I had a great morning: I spent two hours in a primary school telling kids about what it’s like to be a doctor. I’ve done these gigs a few times before, and every time I leave I understand why primary school teachers love what they are doing. Pretty much devoid of cynicism, these kids still love learning, are genuinely interested into pretty much everything and ask questions straight from the heart. First in assembly, then in a classroom full of year five kids, I haven’t had that much fun since since seeing ‘Guardians of the Galaxy’. The questions where thought- and insightful and to my surprised ranged from the gory (‘Have you ever seen a live brain’?) to the philosophical (‘What do you do when people have to die’) to the hard – hitting (‘Have you ever lost a patient’). I was asked whether I had a PhD (No. Bummer.) and was told GPs are the bestest doctors of all because they know EVERYTHING (which is of course almost true).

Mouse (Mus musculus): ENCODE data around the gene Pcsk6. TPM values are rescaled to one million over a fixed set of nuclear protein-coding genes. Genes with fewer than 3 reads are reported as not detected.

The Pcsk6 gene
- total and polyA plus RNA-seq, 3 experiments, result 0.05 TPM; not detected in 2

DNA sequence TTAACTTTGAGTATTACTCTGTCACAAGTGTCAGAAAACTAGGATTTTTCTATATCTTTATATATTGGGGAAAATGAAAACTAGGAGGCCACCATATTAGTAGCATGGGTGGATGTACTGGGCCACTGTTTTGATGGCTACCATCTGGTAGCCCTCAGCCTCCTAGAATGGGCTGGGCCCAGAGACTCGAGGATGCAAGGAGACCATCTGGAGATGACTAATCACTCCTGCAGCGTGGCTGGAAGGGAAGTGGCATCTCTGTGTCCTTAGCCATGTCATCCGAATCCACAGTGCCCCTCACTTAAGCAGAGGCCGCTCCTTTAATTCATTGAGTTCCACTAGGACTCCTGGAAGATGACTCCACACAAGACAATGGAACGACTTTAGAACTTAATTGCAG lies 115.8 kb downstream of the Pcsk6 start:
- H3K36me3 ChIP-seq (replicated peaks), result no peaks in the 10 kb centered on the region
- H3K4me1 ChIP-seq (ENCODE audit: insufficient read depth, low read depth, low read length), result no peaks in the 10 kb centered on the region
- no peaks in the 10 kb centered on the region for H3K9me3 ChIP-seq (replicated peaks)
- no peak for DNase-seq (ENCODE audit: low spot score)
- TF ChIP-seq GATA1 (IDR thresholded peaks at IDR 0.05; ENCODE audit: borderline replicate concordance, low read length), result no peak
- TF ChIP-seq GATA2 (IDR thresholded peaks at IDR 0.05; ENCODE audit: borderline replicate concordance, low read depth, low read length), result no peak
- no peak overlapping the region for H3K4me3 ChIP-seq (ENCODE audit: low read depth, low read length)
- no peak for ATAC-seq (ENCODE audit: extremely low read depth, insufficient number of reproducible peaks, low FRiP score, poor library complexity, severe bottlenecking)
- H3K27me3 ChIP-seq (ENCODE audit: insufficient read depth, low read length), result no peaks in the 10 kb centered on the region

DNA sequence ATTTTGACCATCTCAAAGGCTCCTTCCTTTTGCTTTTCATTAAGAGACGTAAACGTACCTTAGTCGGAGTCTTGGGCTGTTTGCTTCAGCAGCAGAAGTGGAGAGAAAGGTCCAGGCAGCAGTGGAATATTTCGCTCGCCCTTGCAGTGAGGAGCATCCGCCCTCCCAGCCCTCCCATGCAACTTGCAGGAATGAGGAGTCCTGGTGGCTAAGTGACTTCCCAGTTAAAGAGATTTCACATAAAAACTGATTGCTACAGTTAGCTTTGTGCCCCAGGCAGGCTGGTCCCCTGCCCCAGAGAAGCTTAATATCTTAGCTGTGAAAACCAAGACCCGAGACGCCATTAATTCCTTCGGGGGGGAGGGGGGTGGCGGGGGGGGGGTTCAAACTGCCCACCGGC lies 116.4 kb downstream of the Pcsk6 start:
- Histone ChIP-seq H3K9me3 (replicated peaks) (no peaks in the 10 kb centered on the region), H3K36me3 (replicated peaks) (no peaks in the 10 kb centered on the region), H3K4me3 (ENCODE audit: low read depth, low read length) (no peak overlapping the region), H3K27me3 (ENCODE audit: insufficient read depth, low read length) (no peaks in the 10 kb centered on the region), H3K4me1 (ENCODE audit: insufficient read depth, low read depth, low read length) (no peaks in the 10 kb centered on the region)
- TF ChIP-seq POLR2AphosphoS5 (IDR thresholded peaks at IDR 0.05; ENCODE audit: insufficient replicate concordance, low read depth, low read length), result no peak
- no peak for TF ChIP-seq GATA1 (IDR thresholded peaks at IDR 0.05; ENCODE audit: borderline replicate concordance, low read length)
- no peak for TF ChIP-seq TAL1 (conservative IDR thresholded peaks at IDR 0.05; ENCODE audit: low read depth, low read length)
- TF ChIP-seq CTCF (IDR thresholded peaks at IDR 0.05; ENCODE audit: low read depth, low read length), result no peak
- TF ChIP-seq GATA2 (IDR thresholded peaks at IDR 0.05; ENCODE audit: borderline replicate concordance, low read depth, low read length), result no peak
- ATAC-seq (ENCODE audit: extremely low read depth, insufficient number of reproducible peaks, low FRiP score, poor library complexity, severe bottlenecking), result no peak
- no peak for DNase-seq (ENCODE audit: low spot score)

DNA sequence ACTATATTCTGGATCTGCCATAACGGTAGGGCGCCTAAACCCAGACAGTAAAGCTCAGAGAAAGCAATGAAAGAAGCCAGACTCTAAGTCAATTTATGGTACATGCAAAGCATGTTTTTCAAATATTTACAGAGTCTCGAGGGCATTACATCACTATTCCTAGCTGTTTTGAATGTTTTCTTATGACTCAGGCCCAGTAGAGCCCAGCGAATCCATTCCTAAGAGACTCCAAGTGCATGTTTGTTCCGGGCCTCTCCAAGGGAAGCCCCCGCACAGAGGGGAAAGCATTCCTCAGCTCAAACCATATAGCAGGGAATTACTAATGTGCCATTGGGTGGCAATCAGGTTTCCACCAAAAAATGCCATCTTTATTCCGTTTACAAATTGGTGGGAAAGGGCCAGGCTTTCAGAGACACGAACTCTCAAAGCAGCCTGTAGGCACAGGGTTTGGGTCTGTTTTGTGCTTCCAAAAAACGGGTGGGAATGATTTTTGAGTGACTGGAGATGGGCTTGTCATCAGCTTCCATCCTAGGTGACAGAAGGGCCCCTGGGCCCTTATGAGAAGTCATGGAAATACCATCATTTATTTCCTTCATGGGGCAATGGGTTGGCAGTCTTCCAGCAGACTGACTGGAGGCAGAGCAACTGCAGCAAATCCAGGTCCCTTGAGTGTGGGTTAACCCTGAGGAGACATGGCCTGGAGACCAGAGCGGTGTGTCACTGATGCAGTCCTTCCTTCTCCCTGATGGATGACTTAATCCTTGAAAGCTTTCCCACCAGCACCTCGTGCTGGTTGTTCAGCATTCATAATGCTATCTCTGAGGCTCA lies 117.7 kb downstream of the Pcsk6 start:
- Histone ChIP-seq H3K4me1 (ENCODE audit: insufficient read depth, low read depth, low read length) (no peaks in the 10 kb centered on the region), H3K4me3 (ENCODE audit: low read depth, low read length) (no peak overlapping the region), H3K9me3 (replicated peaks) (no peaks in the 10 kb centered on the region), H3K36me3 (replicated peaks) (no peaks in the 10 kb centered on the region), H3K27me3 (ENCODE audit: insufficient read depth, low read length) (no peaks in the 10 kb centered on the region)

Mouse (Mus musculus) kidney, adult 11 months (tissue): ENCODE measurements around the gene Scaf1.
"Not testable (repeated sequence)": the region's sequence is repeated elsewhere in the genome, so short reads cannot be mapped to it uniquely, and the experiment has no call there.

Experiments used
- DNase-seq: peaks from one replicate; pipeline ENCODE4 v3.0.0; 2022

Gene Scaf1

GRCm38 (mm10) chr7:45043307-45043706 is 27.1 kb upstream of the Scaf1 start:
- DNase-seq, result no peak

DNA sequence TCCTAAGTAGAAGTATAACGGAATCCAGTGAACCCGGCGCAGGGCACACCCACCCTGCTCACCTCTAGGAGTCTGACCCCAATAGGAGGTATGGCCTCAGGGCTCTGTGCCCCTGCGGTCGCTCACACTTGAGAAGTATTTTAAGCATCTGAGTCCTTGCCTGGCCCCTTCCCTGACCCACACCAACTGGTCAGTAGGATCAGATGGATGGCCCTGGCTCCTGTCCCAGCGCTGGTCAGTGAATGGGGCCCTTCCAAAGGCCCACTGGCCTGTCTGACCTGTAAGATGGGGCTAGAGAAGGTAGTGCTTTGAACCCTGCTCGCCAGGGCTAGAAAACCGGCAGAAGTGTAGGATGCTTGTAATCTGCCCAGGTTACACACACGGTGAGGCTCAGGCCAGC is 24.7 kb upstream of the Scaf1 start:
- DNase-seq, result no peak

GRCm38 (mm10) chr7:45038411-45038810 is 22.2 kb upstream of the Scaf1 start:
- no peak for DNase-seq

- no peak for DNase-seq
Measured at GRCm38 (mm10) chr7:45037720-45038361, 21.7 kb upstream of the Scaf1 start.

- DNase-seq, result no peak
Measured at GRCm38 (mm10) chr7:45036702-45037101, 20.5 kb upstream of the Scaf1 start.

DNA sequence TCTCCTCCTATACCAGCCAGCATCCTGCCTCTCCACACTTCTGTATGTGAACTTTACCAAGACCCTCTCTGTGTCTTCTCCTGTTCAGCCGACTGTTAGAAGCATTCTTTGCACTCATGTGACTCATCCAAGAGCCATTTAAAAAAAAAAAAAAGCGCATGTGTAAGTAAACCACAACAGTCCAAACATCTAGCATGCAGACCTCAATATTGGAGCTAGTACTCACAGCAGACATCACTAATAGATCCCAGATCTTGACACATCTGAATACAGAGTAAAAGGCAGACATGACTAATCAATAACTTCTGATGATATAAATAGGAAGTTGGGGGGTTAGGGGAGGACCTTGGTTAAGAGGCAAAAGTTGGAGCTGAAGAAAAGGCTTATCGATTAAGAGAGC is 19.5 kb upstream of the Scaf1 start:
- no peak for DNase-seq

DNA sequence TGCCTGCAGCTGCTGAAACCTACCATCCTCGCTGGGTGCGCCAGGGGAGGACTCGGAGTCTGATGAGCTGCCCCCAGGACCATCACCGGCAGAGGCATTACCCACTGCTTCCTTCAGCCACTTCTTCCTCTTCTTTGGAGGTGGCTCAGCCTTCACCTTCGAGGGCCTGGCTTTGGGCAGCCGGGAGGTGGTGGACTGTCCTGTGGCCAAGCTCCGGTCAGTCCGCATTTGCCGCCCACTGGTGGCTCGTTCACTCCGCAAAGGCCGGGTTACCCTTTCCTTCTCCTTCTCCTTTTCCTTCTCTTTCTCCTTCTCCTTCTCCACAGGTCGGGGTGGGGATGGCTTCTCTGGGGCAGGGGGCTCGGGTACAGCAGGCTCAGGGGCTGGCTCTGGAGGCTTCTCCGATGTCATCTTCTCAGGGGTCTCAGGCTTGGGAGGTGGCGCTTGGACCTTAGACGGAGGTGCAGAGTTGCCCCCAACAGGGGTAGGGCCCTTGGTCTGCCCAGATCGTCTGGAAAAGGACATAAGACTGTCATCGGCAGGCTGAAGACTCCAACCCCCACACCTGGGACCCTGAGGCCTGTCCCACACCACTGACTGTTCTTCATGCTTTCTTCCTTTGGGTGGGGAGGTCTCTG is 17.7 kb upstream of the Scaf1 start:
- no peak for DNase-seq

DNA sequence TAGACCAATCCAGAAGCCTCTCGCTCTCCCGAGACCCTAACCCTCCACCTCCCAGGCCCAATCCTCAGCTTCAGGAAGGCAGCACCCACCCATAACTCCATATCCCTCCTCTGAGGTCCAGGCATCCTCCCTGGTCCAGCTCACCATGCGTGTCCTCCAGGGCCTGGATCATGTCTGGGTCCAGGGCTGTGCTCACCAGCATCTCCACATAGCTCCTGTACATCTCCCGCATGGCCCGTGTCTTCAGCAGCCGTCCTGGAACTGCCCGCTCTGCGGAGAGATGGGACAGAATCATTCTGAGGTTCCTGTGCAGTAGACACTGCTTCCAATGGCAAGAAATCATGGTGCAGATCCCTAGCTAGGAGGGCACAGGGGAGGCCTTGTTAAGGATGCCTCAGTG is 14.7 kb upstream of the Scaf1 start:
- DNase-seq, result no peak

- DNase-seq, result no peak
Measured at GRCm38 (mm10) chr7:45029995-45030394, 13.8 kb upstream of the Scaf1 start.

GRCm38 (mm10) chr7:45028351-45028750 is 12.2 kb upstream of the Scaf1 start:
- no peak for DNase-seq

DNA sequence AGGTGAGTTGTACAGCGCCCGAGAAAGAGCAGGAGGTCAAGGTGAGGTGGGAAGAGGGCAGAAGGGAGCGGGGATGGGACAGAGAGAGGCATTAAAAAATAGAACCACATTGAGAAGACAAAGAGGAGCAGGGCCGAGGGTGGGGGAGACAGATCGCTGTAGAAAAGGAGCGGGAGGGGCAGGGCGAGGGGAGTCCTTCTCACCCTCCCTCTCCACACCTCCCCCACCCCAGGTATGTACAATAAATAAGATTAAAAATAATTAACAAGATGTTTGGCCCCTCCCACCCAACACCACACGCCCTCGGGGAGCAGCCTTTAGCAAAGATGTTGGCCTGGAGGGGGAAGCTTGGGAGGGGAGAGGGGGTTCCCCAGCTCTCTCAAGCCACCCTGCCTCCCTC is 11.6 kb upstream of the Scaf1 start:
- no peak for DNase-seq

The whole shindig is organised by ‘Primary Futures‘ which aims “to widen the horizons and aspirations of primary school children by helping them make the connections between their learning and their futures”, and coordinated by the Education and Employment Taskforce, a charity that as far as I understand was launched by good old Gordon Brown in 2009. My main reason for registering as a volunteer was an article in the Guardian reporting on the incredible lack of medical students from poorer background in the UK which really disturbed me, as back at medical school in Germany we seemed to have pretty broad spectrum of students, straight through classes and ethnicity (probably due to the lack of significant student fees).
So, if you have an interesting job and you have a few hours, register and tell a bunch of ten year olds what you’re doing. They will appreciate it and might just quote you 20 years later.